HAI Convention News

Instructor pilots give guidance on autorotation training

 - February 13, 2012, 11:40 PM


“Infrequent autorotation training is dangerous,” said Chad Oakley, chief pilot at the Bell Academy, yesterday at a Heli-Expo training session called, “Autorotations, Reality Exposed.” Other participants at the one-hour session–pilots, instructors, and representatives from the FAA, NTSB, OEMs, and several fleet operators–agreed.

Oakley said that about one-third of all his landings in the course of his instructing are full autorotations. “You need to have a program that goes over these emergency procedures on a regular basis.” He said that he does not pre-announce to his students the simulated engine failures he initiates under a variety of situations, including takeoff, landing and crosswind conditions. Students begin their autorotation training from a low hover.

Students commit numerous errors while practicing autos, Oakley said, but the key one, regardless of pilot experience, is failure to immediately lower the collective the second power loss is detected. Following close behind is failure to establish proper pitch attitude.

He said the academy teaches minimum-rate-of-descent autos. “It’s important to have the ability to slow things down and be able to have the time to evaluate a landing area,” he said. He also stressed the importance of having the helicopter skids aligned in the direction of the landing to prevent rollovers. Airspeed and rotor rpm must be constantly monitored, and pilots must always be aware of wind direction.

“Do these things and odds are good you will walk away,” Oakley concluded.

“Obviously it costs a lot of money to do the training we are talking about,” said Jon Prater of the Denver FSDO, the FAA’s principal operations inspector for Air Methods. “As a regulator, I am telling you, you will spend a lot more in the wake of a crash as opposed to spending [training] money up front. The long-term benefits of proper training are unbelievable.” Prater added that many autorotation accidents occur when an instructor is overzealous.

NTSB investigator Jim Sillman said that of the 308 autorotation accidents that occurred between 2005 and 2011, 19 were fatal and almost all of them listed low altitude as a contributing factor. Many of these occurred during the course of flight training.

Prater said that advanced simulator training could sharpen autorotation skills by cutting the inherent risk in doing a “live” maneuver. “If you train properly, it breeds standardization and safety.” He said that Air Methods has 1,200 pilots, 450 of them who fly the Eurocopter AS350 series.

“We certainly don’t want to take an aircraft full of aeromedical equipment, that costs $3 million to $10 million” and do ground-contact autorotations. “But they’re important,” Prater said. Air Methods solved this dilemma by signing a three-year, 1,000-hour-per-year, contract with American Eurocopter for training in its new AS350 simulator. The company plans to send all its AS350 pilots there.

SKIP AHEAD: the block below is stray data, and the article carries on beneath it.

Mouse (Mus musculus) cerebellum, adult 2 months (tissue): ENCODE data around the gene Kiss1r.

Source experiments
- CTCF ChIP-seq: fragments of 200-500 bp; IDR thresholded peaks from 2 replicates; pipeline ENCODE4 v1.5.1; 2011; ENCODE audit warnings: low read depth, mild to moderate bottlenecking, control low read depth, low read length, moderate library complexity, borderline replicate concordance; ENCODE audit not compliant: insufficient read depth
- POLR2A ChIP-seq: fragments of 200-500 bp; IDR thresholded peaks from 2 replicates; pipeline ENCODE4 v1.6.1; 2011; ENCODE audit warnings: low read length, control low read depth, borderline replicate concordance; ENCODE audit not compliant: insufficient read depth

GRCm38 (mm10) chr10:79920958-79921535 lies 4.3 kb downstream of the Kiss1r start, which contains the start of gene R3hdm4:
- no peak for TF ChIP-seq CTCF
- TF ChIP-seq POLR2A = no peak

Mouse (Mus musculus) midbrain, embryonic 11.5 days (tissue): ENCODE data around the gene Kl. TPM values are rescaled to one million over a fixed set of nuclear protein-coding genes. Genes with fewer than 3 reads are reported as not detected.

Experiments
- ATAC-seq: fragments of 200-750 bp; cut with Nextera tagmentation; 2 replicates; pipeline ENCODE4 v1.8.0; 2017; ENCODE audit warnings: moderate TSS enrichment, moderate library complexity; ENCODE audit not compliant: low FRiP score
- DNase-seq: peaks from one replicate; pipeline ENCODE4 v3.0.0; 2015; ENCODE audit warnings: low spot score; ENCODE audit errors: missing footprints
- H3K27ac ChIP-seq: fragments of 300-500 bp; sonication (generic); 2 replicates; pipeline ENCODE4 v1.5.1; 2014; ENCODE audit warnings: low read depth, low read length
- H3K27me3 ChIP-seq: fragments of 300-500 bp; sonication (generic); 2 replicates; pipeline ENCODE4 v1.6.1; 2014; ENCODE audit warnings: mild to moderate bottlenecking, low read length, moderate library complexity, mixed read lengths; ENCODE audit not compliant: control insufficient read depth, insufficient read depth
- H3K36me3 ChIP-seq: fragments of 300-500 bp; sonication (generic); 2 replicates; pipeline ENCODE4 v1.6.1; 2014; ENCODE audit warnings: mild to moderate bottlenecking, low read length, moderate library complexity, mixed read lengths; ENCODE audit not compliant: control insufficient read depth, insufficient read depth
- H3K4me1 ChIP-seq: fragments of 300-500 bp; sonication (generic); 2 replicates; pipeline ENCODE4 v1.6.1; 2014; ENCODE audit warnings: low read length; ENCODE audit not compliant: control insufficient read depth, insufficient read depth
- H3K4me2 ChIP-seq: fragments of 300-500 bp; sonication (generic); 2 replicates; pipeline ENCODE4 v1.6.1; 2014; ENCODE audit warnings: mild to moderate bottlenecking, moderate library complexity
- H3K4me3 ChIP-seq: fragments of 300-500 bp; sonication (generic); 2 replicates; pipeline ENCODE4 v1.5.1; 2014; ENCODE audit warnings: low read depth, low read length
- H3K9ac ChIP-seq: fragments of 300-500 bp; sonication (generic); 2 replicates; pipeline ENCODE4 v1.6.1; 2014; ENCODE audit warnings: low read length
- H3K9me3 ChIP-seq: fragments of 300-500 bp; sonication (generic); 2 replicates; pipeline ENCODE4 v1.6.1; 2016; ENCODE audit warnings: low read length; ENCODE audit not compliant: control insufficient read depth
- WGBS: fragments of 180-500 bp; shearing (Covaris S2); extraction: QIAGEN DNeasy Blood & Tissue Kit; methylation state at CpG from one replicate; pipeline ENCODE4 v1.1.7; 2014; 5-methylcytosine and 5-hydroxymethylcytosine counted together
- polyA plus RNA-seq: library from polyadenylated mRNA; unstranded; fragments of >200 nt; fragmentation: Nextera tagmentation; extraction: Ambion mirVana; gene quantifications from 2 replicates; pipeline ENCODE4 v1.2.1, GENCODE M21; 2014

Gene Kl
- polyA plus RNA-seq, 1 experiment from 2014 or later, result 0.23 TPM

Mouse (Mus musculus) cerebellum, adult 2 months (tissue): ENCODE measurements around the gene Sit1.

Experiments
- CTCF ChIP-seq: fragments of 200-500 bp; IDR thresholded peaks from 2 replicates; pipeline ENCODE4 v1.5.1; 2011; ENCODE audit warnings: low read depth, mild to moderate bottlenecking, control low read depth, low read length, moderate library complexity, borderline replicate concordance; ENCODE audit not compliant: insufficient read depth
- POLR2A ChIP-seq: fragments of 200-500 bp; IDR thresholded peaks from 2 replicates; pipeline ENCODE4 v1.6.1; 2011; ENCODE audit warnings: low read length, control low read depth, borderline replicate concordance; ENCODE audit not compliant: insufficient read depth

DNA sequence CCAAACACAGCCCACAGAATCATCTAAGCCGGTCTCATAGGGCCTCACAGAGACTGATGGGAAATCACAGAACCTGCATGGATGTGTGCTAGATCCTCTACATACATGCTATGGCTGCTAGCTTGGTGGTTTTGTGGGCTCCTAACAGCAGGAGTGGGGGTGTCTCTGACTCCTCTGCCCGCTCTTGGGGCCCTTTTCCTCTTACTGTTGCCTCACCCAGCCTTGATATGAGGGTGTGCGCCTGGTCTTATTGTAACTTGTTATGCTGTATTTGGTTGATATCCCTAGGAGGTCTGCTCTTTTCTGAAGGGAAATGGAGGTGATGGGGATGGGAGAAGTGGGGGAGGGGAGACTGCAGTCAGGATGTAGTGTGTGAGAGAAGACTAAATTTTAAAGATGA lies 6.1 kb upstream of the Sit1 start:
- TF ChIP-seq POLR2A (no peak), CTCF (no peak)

The FAA’s John Gordon, rotorcraft directorate test pilot, presented several simulator videos that showed a variety of entries to survivable and unsurvivable autorotations in both rural and urban environments. The videos demonstrated the benefits of entering autorotations from higher altitudes and slowing the rate of descent.

In one fatal simulation, an AS350 flying low over Los Angeles crashed just 3.2 seconds after power failure. “When you are flying over a city, give yourself some options by climbing higher or going around,” Gordon advised.

Shawn Wildman, with the FAA’s AFS 60 of the flight standards division, the office that sets the policies for the pilots who fly for flight standards, strongly advocated that everyone involved in practicing autorotations have a risk management program or safety management system, no matter how informal, to govern the conduct of these practice maneuvers.

“At the FAA,” he said, “before anyone does an autorotation, we require that they have a specific plan. What’s the objective, standard, the actual conditions they are going to fly in, and what are the actual procedures, step-by-step, that they are going to do?”

Wildman explained the FAA’s internal standards require that practice autorotations only been done to an airport, with crash rescue, and in daylight. “We all know this is a high-risk maneuver,” he said, noting the importance to mitigate risk through recognition, identification, and assessment prior to entry.

Nick Mayhew, general manager of the Bristow Academy, believes that autorotation training should start at higher altitudes, beyond the normal 700 feet agl, at perhaps 2,000 feet. When initially teaching the maneuver, he said, it should be broken into its component parts: entry, start, rotor rpms, turn, stop, and controls.

“If you haven’t done one in a while, a CFI should not be asking you to start it at 700 feet. That’s when the accident is going to happen. You are going to get out of control.” Mayhew helped construct a draft advisory circular on teaching autorotations that the training community is promoting as a revision to the helicopter practical test standards for helicopter CFIs.